The Encyclopedia of Arda - an interactive guide to the world of J.R.R. Tolkien
Location
The eastern slopes of the southern Misty Mountains, to the north of Rohan
Race
Settlements
Sources
The rivers Limlaith and Onodló both flowed out of this forest
Important peaks
Pronunciation
Fangorn is pronounced 'fa'ngorrn' ('rr' is used to emphasise that the r sound in -orn should be distinctly pronounced)
Meaning
'Fangorn' means 'Treebeard', from the old Ent who dwelt in this forest
Other names

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About this entry:

  • Updated 3 June 2022
  • This entry is complete

Forest of Fangorn

The ancient forest beneath the southern Misty Mountains

Map of the Forest of Fangorn
The Forest of Fangorn (somewhat speculative)1
The Forest of Fangorn (somewhat speculative)1

The deep, dark woodland that grew beneath the southern Misty Mountains, on the eastern flanks of that range. Millennia before the War of the Ring, these woods had spread across the western lands of Middle-earth, but the forestry of the Númenóreans had seen them dwindle during the Second Age, and by the end of the Third, the Forest of Fangorn was the last large part of that old forest to survive, though not the only one.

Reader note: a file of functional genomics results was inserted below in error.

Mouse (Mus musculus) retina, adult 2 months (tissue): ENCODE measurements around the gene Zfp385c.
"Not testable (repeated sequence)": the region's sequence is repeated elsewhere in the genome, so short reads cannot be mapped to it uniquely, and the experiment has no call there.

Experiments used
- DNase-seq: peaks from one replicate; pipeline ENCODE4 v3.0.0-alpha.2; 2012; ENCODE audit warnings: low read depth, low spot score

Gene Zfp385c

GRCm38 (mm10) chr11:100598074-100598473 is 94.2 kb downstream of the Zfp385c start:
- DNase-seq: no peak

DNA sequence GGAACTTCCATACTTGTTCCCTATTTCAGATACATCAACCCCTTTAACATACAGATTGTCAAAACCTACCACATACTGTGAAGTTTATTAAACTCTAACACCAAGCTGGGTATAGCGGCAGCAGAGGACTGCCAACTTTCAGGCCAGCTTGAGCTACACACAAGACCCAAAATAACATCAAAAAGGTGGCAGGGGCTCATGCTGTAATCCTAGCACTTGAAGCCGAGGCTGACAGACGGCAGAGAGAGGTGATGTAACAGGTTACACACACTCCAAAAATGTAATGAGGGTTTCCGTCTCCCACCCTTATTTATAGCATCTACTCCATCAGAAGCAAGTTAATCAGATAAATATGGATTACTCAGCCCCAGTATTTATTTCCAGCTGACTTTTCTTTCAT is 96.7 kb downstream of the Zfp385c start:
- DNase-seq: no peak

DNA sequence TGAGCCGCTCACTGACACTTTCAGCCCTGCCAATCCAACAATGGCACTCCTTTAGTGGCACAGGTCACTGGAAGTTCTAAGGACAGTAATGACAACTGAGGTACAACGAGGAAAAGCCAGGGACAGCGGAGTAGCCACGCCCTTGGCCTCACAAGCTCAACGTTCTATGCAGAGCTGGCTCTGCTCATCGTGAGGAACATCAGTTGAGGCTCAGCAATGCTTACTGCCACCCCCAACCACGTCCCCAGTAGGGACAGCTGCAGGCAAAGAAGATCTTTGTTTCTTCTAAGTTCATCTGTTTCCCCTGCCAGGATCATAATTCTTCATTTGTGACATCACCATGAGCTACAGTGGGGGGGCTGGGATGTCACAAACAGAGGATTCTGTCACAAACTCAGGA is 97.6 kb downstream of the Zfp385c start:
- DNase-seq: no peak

The forest took its name from the Elvish Fangorn, 'Treebeard', a reference to the old Ent who dwelt there. The Ents had once walked freely in the western lands, but with the failing of the forests, their range was diminished, so that by the time of the War of the Ring, they were only found in any numbers in the Forest of Fangorn. Though they had remained hidden in the Forest for centuries at this time, they emerged to play an important part in that War, overcoming Saruman's fortress at Isengard, and helping to destroy his troops.


Notes

1

Some of the locations shown on this map are derived from textual descriptions, and in certain cases these present some difficulties. In particular, we're told that Wellinghall was in the foothills of the Misty Mountains, but also that it lay about sixty miles from Treebeard's Hill on the edge of the forest. Following the scale of the original map, the forest was approximately one hundred miles across, so it is hard to reconcile these comments. We might perhaps imagine that the rocky foothills of the mountains extended for some considerable distance beneath the trees, which would help to account for this apparent discrepancy. Alternatively, Treebeard's Hill may have stood somewhat further westward than shown here (though this seems less likely, given that it is established as being near the point where the river Onodló or Entwash flowed out of the forest).

Indexes:

About this entry:

  • Updated 3 June 2022
  • This entry is complete

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